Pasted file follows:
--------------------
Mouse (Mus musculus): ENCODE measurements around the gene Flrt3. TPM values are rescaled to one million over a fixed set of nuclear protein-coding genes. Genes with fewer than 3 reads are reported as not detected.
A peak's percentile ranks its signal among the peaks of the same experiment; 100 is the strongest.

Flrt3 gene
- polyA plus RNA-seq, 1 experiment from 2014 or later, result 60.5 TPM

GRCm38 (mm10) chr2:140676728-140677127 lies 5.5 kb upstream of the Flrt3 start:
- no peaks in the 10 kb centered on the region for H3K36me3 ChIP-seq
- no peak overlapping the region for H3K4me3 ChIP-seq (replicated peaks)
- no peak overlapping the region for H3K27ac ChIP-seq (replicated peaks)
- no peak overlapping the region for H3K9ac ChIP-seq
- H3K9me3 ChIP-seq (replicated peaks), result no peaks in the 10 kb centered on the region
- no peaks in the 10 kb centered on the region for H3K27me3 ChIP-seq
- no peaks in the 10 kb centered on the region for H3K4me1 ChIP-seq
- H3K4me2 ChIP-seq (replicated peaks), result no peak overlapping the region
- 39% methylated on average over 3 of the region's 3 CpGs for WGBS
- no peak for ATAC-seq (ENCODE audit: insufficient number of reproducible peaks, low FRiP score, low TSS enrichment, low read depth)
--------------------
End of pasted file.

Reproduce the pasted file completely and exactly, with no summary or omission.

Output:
Mouse (Mus musculus): ENCODE measurements around the gene Flrt3. TPM values are rescaled to one million over a fixed set of nuclear protein-coding genes. Genes with fewer than 3 reads are reported as not detected.
A peak's percentile ranks its signal among the peaks of the same experiment; 100 is the strongest.

Flrt3 gene
- polyA plus RNA-seq, 1 experiment from 2014 or later, result 60.5 TPM

GRCm38 (mm10) chr2:140676728-140677127 lies 5.5 kb upstream of the Flrt3 start:
- no peaks in the 10 kb centered on the region for H3K36me3 ChIP-seq
- no peak overlapping the region for H3K4me3 ChIP-seq (replicated peaks)
- no peak overlapping the region for H3K27ac ChIP-seq (replicated peaks)
- no peak overlapping the region for H3K9ac ChIP-seq
- H3K9me3 ChIP-seq (replicated peaks), result no peaks in the 10 kb centered on the region
- no peaks in the 10 kb centered on the region for H3K27me3 ChIP-seq
- no peaks in the 10 kb centered on the region for H3K4me1 ChIP-seq
- H3K4me2 ChIP-seq (replicated peaks), result no peak overlapping the region
- 39% methylated on average over 3 of the region's 3 CpGs for WGBS
- no peak for ATAC-seq (ENCODE audit: insufficient number of reproducible peaks, low FRiP score, low TSS enrichment, low read depth)